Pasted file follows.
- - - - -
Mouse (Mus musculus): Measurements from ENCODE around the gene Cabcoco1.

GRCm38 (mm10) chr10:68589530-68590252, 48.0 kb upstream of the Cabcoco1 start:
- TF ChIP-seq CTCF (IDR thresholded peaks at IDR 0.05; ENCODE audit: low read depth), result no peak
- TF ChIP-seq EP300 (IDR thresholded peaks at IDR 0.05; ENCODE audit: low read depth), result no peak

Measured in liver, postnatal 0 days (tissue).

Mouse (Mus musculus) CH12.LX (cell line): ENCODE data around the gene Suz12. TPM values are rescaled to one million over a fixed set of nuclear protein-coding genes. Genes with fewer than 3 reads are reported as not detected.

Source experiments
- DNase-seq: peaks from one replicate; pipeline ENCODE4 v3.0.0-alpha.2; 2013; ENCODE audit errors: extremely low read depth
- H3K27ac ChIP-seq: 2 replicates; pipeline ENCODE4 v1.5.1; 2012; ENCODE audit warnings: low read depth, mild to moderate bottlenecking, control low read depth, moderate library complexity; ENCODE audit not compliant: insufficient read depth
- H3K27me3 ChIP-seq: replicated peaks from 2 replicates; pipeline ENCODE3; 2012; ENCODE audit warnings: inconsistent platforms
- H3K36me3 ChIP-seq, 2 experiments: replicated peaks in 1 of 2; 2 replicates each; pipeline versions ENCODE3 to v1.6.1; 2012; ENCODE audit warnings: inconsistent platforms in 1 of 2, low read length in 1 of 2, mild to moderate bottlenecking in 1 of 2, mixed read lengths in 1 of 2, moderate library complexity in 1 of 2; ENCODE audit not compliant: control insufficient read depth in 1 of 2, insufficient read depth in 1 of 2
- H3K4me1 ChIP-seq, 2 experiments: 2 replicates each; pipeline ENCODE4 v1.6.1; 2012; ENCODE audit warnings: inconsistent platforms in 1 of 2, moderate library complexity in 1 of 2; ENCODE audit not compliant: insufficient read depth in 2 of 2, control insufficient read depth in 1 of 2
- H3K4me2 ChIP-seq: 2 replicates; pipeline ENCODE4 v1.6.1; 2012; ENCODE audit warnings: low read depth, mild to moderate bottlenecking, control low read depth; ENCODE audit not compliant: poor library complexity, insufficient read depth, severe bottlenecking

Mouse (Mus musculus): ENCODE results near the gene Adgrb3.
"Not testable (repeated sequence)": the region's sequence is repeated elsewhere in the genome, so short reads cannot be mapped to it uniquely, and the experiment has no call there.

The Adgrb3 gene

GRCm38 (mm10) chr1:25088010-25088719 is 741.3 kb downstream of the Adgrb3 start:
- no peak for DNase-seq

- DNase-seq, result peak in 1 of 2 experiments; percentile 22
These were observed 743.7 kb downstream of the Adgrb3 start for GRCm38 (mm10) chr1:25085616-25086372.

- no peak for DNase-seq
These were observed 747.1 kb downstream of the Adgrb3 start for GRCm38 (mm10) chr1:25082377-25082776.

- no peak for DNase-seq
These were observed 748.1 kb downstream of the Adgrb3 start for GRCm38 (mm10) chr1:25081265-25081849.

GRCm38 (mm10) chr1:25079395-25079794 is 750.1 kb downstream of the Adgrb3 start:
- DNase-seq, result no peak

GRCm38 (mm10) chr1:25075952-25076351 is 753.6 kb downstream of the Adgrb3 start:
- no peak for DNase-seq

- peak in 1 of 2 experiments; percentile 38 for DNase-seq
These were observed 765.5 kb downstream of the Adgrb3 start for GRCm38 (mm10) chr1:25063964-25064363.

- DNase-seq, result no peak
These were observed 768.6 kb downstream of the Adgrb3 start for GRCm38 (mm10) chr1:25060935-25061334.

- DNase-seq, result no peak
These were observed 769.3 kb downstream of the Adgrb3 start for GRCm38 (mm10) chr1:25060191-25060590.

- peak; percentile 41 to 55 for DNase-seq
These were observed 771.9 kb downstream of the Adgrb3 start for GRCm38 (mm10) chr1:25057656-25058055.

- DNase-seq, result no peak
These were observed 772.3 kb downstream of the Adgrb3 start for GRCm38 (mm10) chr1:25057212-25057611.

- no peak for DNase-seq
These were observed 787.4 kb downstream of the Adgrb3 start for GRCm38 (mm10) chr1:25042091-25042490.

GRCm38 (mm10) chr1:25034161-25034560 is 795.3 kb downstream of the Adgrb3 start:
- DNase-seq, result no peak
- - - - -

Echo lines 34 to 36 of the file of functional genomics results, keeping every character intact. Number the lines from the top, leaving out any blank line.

These were observed 769.3 kb downstream of the Adgrb3 start for GRCm38 (mm10) chr1:25060191-25060590.

- peak; percentile 41 to 55 for DNase-seq
These were observed 771.9 kb downstream of the Adgrb3 start for GRCm38 (mm10) chr1:25057656-25058055.